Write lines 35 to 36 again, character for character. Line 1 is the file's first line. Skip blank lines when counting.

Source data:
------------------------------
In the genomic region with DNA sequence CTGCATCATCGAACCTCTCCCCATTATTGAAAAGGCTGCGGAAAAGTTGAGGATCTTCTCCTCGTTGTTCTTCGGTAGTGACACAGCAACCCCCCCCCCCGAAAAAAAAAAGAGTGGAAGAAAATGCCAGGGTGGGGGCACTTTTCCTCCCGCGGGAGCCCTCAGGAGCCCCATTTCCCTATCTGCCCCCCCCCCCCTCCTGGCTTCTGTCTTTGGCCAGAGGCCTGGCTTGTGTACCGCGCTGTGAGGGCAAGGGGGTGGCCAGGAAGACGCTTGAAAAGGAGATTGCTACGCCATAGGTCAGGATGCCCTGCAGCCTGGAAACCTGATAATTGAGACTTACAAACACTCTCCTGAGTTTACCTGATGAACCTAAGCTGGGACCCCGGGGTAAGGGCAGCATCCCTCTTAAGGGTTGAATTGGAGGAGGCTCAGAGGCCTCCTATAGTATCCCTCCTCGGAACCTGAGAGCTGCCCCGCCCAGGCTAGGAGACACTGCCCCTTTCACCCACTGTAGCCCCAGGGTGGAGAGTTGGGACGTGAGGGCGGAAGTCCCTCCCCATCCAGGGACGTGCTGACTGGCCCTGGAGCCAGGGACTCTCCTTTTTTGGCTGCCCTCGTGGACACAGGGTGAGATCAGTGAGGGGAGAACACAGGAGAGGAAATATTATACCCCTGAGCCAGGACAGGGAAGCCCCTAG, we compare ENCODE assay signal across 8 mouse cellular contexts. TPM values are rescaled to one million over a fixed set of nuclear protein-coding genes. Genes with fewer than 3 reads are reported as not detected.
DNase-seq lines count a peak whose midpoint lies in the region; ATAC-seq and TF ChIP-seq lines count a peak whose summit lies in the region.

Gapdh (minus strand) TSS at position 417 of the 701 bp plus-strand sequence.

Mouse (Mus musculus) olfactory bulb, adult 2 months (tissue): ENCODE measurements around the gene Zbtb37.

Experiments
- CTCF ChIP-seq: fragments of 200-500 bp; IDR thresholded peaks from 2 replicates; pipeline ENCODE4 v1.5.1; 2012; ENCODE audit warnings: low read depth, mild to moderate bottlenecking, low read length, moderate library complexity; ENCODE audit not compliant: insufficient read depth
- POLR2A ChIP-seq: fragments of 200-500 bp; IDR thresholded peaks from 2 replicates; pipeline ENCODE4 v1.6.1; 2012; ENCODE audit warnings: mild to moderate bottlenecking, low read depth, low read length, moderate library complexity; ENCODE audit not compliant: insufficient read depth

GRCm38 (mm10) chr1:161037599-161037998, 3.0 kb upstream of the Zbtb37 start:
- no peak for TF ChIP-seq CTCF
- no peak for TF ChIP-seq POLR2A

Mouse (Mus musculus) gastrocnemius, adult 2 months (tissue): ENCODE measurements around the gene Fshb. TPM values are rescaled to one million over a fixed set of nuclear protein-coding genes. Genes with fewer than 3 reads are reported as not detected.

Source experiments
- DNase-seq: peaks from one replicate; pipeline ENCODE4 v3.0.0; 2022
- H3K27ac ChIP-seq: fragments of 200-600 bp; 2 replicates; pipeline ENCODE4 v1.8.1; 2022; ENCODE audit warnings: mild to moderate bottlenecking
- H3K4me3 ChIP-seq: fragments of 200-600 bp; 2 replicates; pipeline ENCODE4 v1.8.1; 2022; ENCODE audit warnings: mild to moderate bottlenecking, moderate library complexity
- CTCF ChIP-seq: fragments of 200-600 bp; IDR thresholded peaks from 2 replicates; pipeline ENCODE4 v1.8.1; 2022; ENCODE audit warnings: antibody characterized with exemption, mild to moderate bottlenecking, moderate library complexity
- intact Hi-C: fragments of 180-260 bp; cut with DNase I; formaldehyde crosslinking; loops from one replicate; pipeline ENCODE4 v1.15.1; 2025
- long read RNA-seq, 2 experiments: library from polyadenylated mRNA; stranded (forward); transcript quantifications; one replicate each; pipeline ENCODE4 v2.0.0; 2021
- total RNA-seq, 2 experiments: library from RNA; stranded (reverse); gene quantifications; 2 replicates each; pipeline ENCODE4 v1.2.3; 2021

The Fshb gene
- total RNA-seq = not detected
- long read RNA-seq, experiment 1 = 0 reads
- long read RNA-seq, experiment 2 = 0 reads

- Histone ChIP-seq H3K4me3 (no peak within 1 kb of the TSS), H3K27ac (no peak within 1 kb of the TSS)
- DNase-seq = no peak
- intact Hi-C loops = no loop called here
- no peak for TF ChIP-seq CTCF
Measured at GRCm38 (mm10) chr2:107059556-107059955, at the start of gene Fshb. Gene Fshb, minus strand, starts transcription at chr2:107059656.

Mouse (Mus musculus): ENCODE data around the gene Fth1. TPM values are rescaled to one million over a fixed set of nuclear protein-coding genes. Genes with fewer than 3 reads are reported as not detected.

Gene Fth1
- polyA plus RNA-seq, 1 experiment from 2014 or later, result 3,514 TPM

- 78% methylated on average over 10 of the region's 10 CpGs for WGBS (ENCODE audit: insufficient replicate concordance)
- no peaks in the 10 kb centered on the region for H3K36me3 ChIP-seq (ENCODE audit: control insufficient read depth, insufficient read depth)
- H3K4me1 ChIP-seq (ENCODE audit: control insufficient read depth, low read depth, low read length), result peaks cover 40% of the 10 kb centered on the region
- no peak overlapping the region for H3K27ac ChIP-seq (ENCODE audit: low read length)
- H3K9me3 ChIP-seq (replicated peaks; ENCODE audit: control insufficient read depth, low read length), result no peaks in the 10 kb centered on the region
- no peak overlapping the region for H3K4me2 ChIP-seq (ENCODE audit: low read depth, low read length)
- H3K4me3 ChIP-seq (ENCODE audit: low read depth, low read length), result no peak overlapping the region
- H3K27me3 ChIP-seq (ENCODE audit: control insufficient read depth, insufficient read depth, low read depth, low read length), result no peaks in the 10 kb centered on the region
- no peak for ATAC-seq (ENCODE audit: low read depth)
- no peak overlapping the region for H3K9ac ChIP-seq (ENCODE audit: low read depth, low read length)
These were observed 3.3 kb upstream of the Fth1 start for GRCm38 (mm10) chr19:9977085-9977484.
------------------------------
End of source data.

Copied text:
- no peak overlapping the region for H3K27ac ChIP-seq (ENCODE audit: low read length)
- H3K9me3 ChIP-seq (replicated peaks; ENCODE audit: control insufficient read depth, low read length), result no peaks in the 10 kb centered on the region